TAMPA – Mark Kingston, new baseball coach at the University of South Florida, said he was “an overachiever.’’ His playing talent was “average,’’ but he concentrated on becoming the hardest worker and getting the most from his skills.
Those qualities sustained him through a four-year playing career at North Carolina, an appearance in the College World Series, twice being drafted by professional baseball teams and five seasons in the minor leagues.
“I always tried to play the game the right way,’’ he said.
Those could be just the type of old-school ingredients needed to lift USF’s program from its status as a perennial underachiever.
Kingston, twice the Missouri Valley Conference coach of the year during his five-season stint at Illinois State, laid out an ambitious plan for the Bulls on Thursday afternoon when he was formally introduced at the USF Baseball Stadium.
“We can, we should and we will be an elite program,’’ said Kingston, 44, who was described as a “compelling leader’’ by USF athletic director Mark Harlan. “We will. It’s not going to happen overnight. It’s going to happen brick by brick.
“Players (should) be ready to work. Winning big is not easy. It takes a lot of work. You’ve got to outwork people in the weight room, at practice, in the video room, in every aspect. The foundation of our program is we will work harder and smarter than anybody we face. If you want to become the best player you can be, if you want to work, this is the place for you.’’
The Bulls were 27-31 in the eighth season of Lelo Prado, who was reassigned to an administrative position. Kingston said his eventual goal is taking USF baseball to Omaha, site of the College World Series, but he also realizes the program hasn’t made the NCAA regionals since 2002.
Kingston will emphasize the future — not ancient history.
“I don’t consider (12 consecutive seasons without a regional) an issue,’’ Kingston said. “These (recruits) care about how is (their) future going to be affected if they come to your school. Whether or not we went to a regional in 2003 has nothing to do with a kid making a decision once he graduates from high school in 2015 or 2016.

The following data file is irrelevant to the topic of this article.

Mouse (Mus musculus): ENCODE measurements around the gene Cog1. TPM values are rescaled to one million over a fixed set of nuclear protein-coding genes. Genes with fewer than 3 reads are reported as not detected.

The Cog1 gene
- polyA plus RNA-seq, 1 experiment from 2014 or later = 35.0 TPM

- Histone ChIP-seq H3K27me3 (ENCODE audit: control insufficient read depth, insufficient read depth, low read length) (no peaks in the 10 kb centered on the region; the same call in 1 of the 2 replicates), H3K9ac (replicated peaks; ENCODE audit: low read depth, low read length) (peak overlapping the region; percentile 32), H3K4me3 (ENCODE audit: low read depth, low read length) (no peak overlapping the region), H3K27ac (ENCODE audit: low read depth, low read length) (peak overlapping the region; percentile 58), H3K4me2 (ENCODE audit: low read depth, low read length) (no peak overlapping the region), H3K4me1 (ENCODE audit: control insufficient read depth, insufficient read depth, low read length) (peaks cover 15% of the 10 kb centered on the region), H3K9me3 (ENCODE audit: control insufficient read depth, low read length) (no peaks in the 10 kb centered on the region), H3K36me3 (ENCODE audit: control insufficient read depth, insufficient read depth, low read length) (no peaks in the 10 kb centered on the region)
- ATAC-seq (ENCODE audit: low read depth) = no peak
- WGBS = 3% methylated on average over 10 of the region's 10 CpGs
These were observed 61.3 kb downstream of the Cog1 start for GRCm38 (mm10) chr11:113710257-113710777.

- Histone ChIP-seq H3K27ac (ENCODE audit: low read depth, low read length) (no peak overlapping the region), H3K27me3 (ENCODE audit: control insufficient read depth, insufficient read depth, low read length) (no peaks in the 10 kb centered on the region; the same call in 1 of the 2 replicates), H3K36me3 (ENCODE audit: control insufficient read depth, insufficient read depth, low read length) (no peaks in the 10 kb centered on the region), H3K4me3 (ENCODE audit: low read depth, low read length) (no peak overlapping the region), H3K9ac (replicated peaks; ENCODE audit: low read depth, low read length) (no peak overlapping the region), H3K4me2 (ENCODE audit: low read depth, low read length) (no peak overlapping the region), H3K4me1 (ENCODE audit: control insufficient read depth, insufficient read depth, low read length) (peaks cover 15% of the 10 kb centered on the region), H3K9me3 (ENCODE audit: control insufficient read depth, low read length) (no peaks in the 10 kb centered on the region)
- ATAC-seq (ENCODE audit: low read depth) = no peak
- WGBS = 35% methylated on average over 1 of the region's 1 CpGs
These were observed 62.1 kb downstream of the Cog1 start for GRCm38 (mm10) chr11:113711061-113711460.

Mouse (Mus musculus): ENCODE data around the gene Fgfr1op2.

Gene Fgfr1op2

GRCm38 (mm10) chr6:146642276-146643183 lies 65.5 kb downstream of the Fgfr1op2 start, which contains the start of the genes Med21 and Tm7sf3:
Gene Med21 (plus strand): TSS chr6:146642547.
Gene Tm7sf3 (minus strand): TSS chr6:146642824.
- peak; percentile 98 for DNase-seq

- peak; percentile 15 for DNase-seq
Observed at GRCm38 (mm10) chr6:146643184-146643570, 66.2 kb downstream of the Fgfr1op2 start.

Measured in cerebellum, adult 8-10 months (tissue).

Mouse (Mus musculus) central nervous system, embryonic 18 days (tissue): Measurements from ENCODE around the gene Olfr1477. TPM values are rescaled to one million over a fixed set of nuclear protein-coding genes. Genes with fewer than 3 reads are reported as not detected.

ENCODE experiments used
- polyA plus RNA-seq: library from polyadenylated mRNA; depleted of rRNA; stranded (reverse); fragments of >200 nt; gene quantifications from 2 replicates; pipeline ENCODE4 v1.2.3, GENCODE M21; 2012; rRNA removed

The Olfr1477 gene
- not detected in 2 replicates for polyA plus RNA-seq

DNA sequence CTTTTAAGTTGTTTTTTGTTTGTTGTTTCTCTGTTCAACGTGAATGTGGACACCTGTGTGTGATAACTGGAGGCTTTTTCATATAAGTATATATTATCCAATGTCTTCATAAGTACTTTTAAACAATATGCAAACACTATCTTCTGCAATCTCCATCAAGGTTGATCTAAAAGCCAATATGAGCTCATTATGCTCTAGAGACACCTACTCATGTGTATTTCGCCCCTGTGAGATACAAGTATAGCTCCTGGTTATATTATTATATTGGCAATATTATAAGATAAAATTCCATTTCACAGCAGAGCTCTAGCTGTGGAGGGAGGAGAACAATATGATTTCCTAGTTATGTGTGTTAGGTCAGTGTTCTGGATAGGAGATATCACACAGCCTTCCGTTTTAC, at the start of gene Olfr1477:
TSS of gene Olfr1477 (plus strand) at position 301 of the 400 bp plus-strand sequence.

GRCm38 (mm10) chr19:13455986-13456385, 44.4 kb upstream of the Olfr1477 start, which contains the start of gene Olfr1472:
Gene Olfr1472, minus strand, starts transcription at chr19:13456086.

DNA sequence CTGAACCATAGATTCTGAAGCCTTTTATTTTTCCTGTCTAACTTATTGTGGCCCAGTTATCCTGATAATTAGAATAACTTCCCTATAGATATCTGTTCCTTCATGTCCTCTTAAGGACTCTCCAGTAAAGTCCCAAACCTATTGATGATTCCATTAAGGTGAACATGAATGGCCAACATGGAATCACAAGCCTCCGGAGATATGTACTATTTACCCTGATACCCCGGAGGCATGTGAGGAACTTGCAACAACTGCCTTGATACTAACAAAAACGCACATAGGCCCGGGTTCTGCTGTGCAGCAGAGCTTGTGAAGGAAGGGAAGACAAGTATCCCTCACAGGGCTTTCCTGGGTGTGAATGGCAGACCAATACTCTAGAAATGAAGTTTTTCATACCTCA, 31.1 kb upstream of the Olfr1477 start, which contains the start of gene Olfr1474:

“They want to know about the situation today, what it will be moving forward. That’s how they decide where they’re going to school. “This will be a great place to develop as a player, as a student-athlete. We want them to say when they leave here three or four years from now, they became the best players they could be. That’s the reputation we’re going to develop.’’
Kingston, who worshipped Don Mattingly’s left-handed swing to the point where he transformed himself into a switch-hitter, said he believes he’s inheriting a team with effective pitching and defense. He will emphasize the recruiting of players with speed and power.
Most of all, though, he wants all players to deliver maximum effort. From the beginning, Kingston and his staff will teach playing hard, even instructing the art of hustling on and off the field.
“We’ll be the type of team where you’ll tell your kid, ‘That’s how you want to play,’ ” Kingston said. “Everybody talks about playing hard, then they hit a pop-up and they jog to first. Everybody hustles on a double. But do you hustle on a ground ball to shortstop?
“When our team is coming off the field for defense, I want it to look like they can’t wait to hit. When they’re coming out from the dugout, I want it to look like they can’t wait to pitch and play defense. … That’s what separates the good teams from the great teams.’’